Metro employee spreads Christmas cheer with annual holiday display

Washington Post columnist John Kelly can't shake a holiday poem from his head as he looks back at the major events of the year.
Washington Post Staff Writer
Thursday, December 23, 2010; 10:23 PM

Wearing a Christmas tree hat with blinking lights, Willita Wright watches contentedly as Metro customers flow past her glittering kiosk at the 18th Street NW entrance to Farragut West Station, some of them stopping to wave at her, others perking up at the Christmas music she's playing on her portable CD player.

"I get a kick out of seeing the passengers happy," said Wright, 57, who spends her own money to decorate the station entrance and hand out toys and sweets to passengers. This year, she delighted children with train whistles and offered up baskets of candy canes at the exit fare gates.

"Christmastime is a hard time for people, and people go through a lot, so this is just to lift their spirits," said Wright, who has worked for Metro for 37 years and has been putting up holiday decorations for more than two decades.

"Some people don't have family . . . and Christmas is basically a family time," said Wright, adding that her own family includes "26 godchildren and three surrogate grandchildren and a lot of other children at the church we attend."

Giant candy canes and homemade gold ribbons adorn the handrails at the entryway to the station; the kiosk is lighted with thousands of white and blue blinking lights and star and snowflake decorations.

Wright sports a different festive hat every day on her four-hour morning and four-hour evening shifts, taking pride in a hat collection that she has been building on for 17 years.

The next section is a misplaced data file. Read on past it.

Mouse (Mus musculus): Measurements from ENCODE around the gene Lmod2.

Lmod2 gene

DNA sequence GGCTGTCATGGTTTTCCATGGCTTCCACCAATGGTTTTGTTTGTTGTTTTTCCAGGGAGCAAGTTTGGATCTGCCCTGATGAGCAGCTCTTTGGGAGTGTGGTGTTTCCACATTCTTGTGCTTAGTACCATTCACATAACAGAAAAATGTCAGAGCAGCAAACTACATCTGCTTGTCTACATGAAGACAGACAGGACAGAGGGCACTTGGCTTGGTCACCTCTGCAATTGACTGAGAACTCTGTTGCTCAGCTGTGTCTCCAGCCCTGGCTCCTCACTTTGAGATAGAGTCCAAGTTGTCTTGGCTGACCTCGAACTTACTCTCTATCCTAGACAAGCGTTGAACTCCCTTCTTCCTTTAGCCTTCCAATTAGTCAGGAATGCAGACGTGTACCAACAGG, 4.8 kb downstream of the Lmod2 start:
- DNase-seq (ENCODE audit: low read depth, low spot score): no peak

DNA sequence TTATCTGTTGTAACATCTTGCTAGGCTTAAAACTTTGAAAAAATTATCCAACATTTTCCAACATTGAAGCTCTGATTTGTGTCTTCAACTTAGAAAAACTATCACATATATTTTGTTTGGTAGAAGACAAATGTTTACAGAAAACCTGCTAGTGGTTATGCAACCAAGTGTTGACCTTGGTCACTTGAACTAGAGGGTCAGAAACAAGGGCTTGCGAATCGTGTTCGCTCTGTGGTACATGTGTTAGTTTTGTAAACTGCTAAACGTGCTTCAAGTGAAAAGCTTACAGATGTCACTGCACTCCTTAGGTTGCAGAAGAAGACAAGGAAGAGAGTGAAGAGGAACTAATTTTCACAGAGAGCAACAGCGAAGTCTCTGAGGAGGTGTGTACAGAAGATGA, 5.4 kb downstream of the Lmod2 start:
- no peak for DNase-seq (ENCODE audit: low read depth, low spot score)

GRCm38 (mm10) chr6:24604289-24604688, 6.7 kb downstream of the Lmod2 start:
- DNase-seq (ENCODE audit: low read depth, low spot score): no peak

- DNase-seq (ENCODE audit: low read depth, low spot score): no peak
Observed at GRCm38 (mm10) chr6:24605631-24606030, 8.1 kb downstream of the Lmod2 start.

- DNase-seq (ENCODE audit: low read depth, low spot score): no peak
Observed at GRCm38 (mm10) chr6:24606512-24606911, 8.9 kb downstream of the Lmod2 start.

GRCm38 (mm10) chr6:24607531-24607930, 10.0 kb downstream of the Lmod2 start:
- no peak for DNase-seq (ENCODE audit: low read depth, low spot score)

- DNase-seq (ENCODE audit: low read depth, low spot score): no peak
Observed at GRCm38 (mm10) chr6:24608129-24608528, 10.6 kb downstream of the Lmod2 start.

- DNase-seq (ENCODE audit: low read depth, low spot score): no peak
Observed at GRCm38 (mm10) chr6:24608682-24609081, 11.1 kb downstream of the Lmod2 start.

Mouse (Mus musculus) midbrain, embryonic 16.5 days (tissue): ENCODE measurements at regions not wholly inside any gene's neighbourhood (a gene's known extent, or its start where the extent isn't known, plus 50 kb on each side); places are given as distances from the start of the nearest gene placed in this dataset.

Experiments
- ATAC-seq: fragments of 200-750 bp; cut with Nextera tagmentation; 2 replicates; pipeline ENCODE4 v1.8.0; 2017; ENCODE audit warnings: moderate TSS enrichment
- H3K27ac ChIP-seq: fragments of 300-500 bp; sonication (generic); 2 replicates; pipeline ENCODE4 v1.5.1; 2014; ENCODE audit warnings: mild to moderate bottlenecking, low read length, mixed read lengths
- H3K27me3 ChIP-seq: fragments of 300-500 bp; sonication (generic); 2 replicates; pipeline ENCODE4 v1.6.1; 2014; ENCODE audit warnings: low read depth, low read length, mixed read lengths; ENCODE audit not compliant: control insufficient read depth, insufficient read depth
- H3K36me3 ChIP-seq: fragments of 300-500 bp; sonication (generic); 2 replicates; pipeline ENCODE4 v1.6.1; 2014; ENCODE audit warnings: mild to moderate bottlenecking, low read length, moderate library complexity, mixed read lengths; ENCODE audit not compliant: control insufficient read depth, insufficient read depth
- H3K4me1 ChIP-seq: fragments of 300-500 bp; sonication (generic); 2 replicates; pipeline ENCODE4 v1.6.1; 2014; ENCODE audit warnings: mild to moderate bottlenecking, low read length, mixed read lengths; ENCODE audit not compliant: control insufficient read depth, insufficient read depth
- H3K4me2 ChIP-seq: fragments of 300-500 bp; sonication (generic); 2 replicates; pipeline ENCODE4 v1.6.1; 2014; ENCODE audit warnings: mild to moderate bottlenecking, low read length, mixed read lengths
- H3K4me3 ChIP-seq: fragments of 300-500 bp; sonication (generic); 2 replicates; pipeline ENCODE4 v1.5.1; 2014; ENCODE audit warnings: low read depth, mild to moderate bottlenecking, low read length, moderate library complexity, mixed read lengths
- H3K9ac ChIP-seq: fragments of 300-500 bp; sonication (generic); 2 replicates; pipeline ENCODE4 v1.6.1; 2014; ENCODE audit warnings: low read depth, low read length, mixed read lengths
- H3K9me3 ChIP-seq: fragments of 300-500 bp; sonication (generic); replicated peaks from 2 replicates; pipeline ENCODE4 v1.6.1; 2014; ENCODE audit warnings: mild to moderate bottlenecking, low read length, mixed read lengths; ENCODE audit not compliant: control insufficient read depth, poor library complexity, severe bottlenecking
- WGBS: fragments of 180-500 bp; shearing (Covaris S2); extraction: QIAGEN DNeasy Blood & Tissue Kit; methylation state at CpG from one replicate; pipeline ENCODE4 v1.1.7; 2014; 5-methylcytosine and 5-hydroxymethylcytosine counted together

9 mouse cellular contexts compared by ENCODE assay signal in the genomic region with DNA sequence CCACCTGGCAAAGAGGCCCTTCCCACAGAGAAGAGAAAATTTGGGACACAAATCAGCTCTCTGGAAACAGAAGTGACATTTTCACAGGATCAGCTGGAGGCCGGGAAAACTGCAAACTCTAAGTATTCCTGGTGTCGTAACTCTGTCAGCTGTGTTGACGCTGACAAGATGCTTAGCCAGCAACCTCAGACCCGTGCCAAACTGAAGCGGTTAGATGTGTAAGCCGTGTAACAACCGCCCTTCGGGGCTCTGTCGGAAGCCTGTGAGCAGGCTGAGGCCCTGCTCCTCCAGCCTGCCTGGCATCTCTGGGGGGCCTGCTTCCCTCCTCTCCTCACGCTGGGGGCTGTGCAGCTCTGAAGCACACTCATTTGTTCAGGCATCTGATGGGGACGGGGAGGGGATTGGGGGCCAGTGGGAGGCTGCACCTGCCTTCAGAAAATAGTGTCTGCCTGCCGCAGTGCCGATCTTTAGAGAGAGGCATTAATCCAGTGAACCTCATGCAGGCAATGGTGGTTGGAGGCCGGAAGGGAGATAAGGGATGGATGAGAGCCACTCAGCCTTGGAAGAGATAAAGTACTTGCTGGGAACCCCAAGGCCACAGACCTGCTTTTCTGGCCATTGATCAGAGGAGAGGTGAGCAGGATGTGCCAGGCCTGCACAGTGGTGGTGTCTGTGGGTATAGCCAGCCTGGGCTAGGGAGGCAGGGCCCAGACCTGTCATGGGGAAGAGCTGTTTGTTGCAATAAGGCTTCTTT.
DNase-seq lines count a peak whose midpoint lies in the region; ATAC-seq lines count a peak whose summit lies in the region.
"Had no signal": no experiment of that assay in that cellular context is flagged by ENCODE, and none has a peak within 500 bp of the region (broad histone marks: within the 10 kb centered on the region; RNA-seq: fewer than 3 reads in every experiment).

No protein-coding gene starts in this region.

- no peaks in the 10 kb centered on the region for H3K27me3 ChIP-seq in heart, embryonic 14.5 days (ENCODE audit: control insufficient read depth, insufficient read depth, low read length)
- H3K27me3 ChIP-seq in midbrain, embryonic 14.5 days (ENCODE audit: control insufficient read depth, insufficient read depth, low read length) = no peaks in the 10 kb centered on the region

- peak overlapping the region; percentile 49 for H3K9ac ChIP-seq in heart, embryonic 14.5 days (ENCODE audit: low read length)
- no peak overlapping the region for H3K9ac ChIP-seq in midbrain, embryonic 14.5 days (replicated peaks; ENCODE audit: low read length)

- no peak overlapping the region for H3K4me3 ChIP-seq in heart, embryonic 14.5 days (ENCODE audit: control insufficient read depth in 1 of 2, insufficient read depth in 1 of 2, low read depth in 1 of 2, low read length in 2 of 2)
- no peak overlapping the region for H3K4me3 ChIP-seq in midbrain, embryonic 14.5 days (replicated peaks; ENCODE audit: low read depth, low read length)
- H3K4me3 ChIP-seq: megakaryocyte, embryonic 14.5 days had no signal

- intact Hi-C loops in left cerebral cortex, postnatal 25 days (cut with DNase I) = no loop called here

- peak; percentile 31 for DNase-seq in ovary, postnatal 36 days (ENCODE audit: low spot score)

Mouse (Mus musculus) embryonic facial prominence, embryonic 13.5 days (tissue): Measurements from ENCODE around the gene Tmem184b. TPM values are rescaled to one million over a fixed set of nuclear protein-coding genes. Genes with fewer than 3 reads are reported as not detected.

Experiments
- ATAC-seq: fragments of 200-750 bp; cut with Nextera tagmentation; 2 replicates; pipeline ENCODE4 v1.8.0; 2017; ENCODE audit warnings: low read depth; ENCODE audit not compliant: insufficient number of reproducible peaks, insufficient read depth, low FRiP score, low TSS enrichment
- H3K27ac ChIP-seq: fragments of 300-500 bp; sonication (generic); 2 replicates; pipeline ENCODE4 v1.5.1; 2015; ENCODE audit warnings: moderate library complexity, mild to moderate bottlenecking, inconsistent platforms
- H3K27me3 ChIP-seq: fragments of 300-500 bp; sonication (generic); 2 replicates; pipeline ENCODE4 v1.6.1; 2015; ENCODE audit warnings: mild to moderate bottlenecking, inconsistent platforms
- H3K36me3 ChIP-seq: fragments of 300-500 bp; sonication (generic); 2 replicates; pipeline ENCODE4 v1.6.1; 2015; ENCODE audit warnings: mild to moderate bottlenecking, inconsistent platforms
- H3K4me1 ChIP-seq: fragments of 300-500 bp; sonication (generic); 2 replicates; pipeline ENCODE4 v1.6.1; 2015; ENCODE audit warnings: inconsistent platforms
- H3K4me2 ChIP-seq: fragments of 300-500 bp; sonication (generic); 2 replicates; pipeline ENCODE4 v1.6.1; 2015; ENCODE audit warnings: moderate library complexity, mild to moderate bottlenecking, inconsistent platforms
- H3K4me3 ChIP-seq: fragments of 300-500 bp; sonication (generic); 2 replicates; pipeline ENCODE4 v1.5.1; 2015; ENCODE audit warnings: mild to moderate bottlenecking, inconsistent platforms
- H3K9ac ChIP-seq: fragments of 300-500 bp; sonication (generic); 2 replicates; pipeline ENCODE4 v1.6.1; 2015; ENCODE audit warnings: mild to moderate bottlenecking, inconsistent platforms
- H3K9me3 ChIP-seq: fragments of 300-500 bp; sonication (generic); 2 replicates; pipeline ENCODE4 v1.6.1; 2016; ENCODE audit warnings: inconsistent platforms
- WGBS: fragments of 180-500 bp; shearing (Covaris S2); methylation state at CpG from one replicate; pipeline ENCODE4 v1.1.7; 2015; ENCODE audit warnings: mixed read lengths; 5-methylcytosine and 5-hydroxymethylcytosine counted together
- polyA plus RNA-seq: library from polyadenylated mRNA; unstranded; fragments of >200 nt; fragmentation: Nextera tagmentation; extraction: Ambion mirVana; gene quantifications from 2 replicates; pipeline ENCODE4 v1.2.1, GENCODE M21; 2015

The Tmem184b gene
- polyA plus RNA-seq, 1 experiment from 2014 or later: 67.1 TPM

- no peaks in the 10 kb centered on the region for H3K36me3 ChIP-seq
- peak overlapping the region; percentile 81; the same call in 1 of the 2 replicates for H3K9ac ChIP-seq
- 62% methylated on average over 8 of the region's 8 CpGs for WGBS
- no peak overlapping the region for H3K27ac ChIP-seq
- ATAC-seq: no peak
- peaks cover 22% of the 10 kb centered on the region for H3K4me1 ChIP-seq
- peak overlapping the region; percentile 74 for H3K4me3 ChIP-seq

Longtime Metro riders have grown accustomed to Wright's cheery displays, and they notice when her job takes her to different stations.

"You're here!" said Jeanne Shojaat, her face lighting up as she recognized Wright. "I was looking for you at Friendship Heights."

Shojaat, a retired museum manager, has been riding Metro since its inception and has come to anticipate the annual station dress-up. "It makes it Christmasy. It makes it friendly in the Metro," she said.

This year's Christmas array is less showy than in other years, Wright said, mainly because Farragut West is such a busy station and she cannot risk impeding the traffic flow.

In past years, she has displayed huge blow-up snowmen, polar bears, penguins, sleds and even igloos, tying them down so they wouldn't blow onto the tracks.

Wright said she has never had a negative reaction from passengers, but several have asked her whether she can fashion ribbons for their Christmas trees.

Claire Griffin, 57, of Alexandria passes the kiosk several times a week and found herself looking forward to seeing Wright's handiwork emerge little by little.

"People tend to be kind of Grinchy when they get off the Metro, but you can't help but smile when you see the lights and decorations and music. It puts a lilt in your walk," she said.

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